Ancestors and Spirit Masters: The World of Shamans
Shamanism is often associated with indigenous and tribal societies, but it also evokes ideas about mystical journeys and exotic cultures.
It involves belief that certain religious practitioners have ability to communicate with a spirit world and to exercise powers ranging from healing illness to easing the passage of the dead into the afterlife.
This course considers shamanism from an anthropological and historical perspective, looking at increasing interest in shamanism and the role of ecstatic experience, and perceptions of the shaman in popular culture, film, art, and literature.
We will consider specific cultures in Eurasia, Oceania and among the First Nations cultures in North and South America, examine material relating to the classical world and to cultures where shamanic practices are reflected in ancient literature, and ask how ‘shamanism’ has become integrated into heritage and touristic narratives.
This is a course for anyone interested in the rich variety of sources, anthropological, archaeological and popular, that will help us to understand shamanism from an historical perspective and its relevance in the modern urban world.
Learning and teaching
The module will be delivered through ten sessions consisting of a lecture followed by class discussion on specific topics relating to the module.
The discussion will enable students to think critically and contribute to the debates and topics presented during the lectures.
The discussion-led sessions and the lectures will be supplemented by resources available to students via Learning Central.
- Introduction to Shamanic Belief Systems
- Prehistoric Aspects of Shamanism
- Historic Aspects of ‘Siberian’ Shamanism
- Shamanism and the Witches’ Sabbath
- Megaliths and Possible Shamanic Practice
- Shamanism Among the Peoples of the Pacific Northwest Coast
- Presenting Shamanism in Tourism and Heritage
- Second Sight, Fairy Mythology and Shamanism
- Female Actors in Tarantism and Zar Rituals
- Shamanism and Neo-Paganism
Coursework and assessment
You will be expected to complete two pieces of assessed work:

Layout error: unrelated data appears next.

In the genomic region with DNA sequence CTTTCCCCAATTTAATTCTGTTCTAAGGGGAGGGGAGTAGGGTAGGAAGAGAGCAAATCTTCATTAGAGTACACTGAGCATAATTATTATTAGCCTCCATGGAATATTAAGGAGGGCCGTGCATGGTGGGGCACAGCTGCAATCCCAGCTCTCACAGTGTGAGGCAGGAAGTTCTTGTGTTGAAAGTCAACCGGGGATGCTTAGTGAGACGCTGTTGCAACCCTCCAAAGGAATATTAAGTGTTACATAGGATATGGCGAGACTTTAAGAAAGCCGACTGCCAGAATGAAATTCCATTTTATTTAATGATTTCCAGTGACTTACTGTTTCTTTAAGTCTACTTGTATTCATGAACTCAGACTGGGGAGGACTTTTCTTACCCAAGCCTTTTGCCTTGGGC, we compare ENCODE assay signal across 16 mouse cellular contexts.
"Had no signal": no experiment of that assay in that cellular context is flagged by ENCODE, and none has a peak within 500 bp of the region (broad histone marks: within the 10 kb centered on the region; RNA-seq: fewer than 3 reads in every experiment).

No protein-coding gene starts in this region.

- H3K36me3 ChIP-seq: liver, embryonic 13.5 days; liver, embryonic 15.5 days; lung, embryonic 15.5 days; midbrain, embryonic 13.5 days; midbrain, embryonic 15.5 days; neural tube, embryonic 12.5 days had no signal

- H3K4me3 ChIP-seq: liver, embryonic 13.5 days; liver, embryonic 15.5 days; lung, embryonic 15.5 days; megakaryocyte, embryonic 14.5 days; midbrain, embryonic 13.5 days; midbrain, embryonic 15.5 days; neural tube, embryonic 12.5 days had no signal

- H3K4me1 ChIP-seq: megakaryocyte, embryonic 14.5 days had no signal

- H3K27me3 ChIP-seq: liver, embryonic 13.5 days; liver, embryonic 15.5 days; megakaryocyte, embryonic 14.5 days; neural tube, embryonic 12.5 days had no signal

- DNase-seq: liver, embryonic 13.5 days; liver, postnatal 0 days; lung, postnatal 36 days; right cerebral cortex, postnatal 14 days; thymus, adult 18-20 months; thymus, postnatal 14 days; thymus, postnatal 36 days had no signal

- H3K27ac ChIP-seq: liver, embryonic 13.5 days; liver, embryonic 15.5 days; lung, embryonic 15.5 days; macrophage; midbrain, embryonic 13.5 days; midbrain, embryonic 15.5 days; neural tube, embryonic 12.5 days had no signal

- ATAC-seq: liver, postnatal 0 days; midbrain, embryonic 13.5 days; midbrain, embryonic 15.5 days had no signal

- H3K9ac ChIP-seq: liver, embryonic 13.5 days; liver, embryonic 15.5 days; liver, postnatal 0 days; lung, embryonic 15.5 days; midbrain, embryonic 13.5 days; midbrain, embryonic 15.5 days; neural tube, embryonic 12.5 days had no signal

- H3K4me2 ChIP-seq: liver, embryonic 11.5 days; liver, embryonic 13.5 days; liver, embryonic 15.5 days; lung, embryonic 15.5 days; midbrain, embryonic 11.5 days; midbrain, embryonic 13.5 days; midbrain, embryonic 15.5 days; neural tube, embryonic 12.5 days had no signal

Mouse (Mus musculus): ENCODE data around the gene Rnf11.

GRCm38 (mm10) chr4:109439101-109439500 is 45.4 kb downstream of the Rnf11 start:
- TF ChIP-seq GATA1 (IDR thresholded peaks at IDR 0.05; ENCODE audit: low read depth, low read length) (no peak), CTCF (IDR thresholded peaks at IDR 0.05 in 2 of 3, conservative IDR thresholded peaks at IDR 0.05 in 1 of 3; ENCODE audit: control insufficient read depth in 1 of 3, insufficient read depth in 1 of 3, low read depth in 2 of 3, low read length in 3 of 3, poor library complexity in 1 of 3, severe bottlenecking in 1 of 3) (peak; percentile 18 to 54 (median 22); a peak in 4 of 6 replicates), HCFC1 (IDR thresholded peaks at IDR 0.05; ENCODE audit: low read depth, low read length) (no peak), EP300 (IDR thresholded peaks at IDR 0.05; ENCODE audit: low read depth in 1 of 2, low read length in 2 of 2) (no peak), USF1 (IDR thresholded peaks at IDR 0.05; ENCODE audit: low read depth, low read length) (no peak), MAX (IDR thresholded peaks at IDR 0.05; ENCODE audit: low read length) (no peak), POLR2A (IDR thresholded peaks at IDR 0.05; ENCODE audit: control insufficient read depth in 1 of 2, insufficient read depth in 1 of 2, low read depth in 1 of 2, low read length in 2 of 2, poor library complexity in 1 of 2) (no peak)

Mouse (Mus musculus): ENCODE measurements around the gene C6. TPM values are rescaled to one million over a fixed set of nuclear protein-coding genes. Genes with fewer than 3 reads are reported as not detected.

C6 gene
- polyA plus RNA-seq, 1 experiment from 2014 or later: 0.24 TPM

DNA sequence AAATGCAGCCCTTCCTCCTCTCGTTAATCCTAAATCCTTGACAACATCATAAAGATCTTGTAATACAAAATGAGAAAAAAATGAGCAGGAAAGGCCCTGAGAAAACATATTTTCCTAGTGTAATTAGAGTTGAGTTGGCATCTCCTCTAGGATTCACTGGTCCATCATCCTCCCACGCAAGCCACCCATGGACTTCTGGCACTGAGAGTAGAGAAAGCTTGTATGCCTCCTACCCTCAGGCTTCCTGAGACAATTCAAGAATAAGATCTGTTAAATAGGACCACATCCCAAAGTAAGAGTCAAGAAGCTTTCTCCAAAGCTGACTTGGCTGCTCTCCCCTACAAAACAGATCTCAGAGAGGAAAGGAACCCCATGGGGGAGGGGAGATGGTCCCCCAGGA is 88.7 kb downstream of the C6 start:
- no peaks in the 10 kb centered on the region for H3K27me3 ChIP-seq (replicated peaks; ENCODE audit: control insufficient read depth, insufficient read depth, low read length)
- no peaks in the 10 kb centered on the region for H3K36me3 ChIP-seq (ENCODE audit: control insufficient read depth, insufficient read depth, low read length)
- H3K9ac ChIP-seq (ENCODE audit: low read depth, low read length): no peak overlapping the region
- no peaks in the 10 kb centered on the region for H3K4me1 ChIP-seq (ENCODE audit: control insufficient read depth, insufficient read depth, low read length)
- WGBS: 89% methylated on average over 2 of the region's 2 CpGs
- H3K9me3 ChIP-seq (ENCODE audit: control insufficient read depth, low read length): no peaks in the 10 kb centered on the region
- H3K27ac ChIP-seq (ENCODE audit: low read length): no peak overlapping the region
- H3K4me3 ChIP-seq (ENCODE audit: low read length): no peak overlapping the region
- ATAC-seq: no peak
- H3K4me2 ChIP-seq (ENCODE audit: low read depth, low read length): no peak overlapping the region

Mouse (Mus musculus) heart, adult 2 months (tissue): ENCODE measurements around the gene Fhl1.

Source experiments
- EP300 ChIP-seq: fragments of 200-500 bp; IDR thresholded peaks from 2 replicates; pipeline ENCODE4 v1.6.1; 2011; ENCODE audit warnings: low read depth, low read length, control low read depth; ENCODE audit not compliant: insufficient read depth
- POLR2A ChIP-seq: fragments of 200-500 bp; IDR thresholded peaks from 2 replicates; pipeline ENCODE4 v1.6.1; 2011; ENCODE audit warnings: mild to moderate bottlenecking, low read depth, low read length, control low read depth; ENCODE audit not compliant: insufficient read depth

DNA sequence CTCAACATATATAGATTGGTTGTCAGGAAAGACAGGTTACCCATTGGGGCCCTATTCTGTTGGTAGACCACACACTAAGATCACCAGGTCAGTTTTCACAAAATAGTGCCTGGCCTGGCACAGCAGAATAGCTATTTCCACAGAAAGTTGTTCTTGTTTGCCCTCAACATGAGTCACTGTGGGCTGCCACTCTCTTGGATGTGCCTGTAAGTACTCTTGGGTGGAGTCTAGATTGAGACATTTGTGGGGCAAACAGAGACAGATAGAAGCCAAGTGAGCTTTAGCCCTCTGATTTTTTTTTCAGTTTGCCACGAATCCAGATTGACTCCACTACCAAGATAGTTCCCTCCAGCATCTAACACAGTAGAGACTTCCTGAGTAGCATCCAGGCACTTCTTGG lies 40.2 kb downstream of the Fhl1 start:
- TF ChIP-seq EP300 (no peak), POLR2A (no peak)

- a short critical review
- a 1000-word essay.
Advice and support will be provided for both assignments and you will receive detailed feedback relating to strengths and areas for improvement on both pieces of work.
- Graham Harvey, Shamanism: A Reader (London and New York: Routledge, 2003).
- Ronald Hutton, Shamans: Siberian Spirituality and the Western Imagination (London: Continuum, 2010).
- Neil S. Price (ed.), The Archaeology of Shamanism (London and New York: Routledge, 2001).
- Robert J. Wallis, Shamans/Neo-Shamans: Ecstasy, Alternative Archaeologies and Contemporary Pagans (London and New York: Routledge, 2003).
- Andrei A Znamenski, The Beauty of the Primitive: Shamanism and the Western Imagination (Oxford: Oxford University Press, 2007
Library and computing facilities
As a student on this course you are entitled to join and use the University’s library and computing facilities. Find out more about using these facilities.
Our aim is access for all. We aim to provide a confidential advice and support service for any student with a long term medical condition, disability or specific learning difficulty. We are able to offer one-to-one advice about disability, pre-enrolment visits, liaison with tutors and co-ordinating lecturers, material in alternative formats, arrangements for accessible courses, assessment arrangements, loan equipment and dyslexia screening.